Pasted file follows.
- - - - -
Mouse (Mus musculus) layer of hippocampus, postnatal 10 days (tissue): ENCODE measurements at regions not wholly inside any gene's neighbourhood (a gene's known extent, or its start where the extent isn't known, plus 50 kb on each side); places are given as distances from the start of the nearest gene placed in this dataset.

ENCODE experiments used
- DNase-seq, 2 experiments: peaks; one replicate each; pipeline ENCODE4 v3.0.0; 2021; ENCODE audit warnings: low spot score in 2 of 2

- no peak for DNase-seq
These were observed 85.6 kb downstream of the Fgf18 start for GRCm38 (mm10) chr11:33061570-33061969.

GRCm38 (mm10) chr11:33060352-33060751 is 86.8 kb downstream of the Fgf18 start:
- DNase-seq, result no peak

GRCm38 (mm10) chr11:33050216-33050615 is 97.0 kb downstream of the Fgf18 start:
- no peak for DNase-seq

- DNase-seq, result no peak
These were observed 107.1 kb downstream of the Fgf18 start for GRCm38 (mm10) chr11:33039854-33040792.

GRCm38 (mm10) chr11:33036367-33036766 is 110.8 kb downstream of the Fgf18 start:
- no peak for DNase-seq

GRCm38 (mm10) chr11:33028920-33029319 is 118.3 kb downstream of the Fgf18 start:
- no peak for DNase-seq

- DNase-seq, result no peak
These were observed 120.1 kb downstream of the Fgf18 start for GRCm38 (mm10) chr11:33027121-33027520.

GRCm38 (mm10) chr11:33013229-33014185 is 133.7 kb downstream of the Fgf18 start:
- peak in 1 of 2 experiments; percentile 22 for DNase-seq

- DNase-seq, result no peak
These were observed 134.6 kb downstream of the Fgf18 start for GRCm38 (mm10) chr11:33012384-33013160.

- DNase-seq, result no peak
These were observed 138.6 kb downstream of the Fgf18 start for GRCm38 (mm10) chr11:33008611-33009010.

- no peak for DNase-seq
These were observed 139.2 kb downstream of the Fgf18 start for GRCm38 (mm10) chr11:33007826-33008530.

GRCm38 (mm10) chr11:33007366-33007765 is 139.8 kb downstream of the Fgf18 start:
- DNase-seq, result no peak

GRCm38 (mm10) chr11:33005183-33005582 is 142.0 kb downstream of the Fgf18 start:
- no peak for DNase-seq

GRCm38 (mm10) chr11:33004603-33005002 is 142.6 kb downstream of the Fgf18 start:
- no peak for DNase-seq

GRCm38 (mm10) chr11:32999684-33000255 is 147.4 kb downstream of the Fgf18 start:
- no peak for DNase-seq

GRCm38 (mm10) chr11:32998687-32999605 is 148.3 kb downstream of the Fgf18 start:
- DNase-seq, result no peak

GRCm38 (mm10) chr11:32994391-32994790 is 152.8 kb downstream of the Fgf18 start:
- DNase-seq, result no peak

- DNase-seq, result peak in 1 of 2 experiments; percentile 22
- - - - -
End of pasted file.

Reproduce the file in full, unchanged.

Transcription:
Mouse (Mus musculus) layer of hippocampus, postnatal 10 days (tissue): ENCODE measurements at regions not wholly inside any gene's neighbourhood (a gene's known extent, or its start where the extent isn't known, plus 50 kb on each side); places are given as distances from the start of the nearest gene placed in this dataset.

ENCODE experiments used
- DNase-seq, 2 experiments: peaks; one replicate each; pipeline ENCODE4 v3.0.0; 2021; ENCODE audit warnings: low spot score in 2 of 2

- no peak for DNase-seq
These were observed 85.6 kb downstream of the Fgf18 start for GRCm38 (mm10) chr11:33061570-33061969.

GRCm38 (mm10) chr11:33060352-33060751 is 86.8 kb downstream of the Fgf18 start:
- DNase-seq, result no peak

GRCm38 (mm10) chr11:33050216-33050615 is 97.0 kb downstream of the Fgf18 start:
- no peak for DNase-seq

- DNase-seq, result no peak
These were observed 107.1 kb downstream of the Fgf18 start for GRCm38 (mm10) chr11:33039854-33040792.

GRCm38 (mm10) chr11:33036367-33036766 is 110.8 kb downstream of the Fgf18 start:
- no peak for DNase-seq

GRCm38 (mm10) chr11:33028920-33029319 is 118.3 kb downstream of the Fgf18 start:
- no peak for DNase-seq

- DNase-seq, result no peak
These were observed 120.1 kb downstream of the Fgf18 start for GRCm38 (mm10) chr11:33027121-33027520.

GRCm38 (mm10) chr11:33013229-33014185 is 133.7 kb downstream of the Fgf18 start:
- peak in 1 of 2 experiments; percentile 22 for DNase-seq

- DNase-seq, result no peak
These were observed 134.6 kb downstream of the Fgf18 start for GRCm38 (mm10) chr11:33012384-33013160.

- DNase-seq, result no peak
These were observed 138.6 kb downstream of the Fgf18 start for GRCm38 (mm10) chr11:33008611-33009010.

- no peak for DNase-seq
These were observed 139.2 kb downstream of the Fgf18 start for GRCm38 (mm10) chr11:33007826-33008530.

GRCm38 (mm10) chr11:33007366-33007765 is 139.8 kb downstream of the Fgf18 start:
- DNase-seq, result no peak

GRCm38 (mm10) chr11:33005183-33005582 is 142.0 kb downstream of the Fgf18 start:
- no peak for DNase-seq

GRCm38 (mm10) chr11:33004603-33005002 is 142.6 kb downstream of the Fgf18 start:
- no peak for DNase-seq

GRCm38 (mm10) chr11:32999684-33000255 is 147.4 kb downstream of the Fgf18 start:
- no peak for DNase-seq

GRCm38 (mm10) chr11:32998687-32999605 is 148.3 kb downstream of the Fgf18 start:
- DNase-seq, result no peak

GRCm38 (mm10) chr11:32994391-32994790 is 152.8 kb downstream of the Fgf18 start:
- DNase-seq, result no peak

- DNase-seq, result peak in 1 of 2 experiments; percentile 22